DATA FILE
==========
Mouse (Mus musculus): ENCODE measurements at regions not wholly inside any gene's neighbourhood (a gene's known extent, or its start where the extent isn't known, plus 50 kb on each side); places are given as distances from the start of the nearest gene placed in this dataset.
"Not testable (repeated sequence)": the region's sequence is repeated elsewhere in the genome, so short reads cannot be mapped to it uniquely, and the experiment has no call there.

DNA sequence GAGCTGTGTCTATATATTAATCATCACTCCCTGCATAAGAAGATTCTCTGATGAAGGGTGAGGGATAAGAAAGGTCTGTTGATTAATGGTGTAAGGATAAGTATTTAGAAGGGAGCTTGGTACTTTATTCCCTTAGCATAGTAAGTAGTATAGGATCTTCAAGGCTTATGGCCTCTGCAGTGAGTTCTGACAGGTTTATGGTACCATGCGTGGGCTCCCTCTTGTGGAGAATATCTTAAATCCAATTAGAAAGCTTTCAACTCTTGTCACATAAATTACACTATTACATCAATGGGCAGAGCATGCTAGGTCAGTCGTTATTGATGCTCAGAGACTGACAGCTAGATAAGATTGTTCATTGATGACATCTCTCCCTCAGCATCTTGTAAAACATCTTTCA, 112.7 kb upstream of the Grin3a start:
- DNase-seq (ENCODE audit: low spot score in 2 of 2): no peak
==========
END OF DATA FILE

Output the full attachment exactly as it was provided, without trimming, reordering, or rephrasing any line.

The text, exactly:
Mouse (Mus musculus): ENCODE measurements at regions not wholly inside any gene's neighbourhood (a gene's known extent, or its start where the extent isn't known, plus 50 kb on each side); places are given as distances from the start of the nearest gene placed in this dataset.
"Not testable (repeated sequence)": the region's sequence is repeated elsewhere in the genome, so short reads cannot be mapped to it uniquely, and the experiment has no call there.

DNA sequence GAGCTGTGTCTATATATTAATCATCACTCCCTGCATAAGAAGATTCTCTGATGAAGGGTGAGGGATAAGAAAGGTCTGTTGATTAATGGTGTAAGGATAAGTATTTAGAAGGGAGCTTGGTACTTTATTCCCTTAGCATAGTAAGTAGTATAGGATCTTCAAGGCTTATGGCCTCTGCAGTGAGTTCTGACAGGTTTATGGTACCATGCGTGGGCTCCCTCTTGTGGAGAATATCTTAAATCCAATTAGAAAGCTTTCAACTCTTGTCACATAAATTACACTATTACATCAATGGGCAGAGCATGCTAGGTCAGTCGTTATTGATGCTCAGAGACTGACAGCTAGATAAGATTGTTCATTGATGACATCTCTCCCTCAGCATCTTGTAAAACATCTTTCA, 112.7 kb upstream of the Grin3a start:
- DNase-seq (ENCODE audit: low spot score in 2 of 2): no peak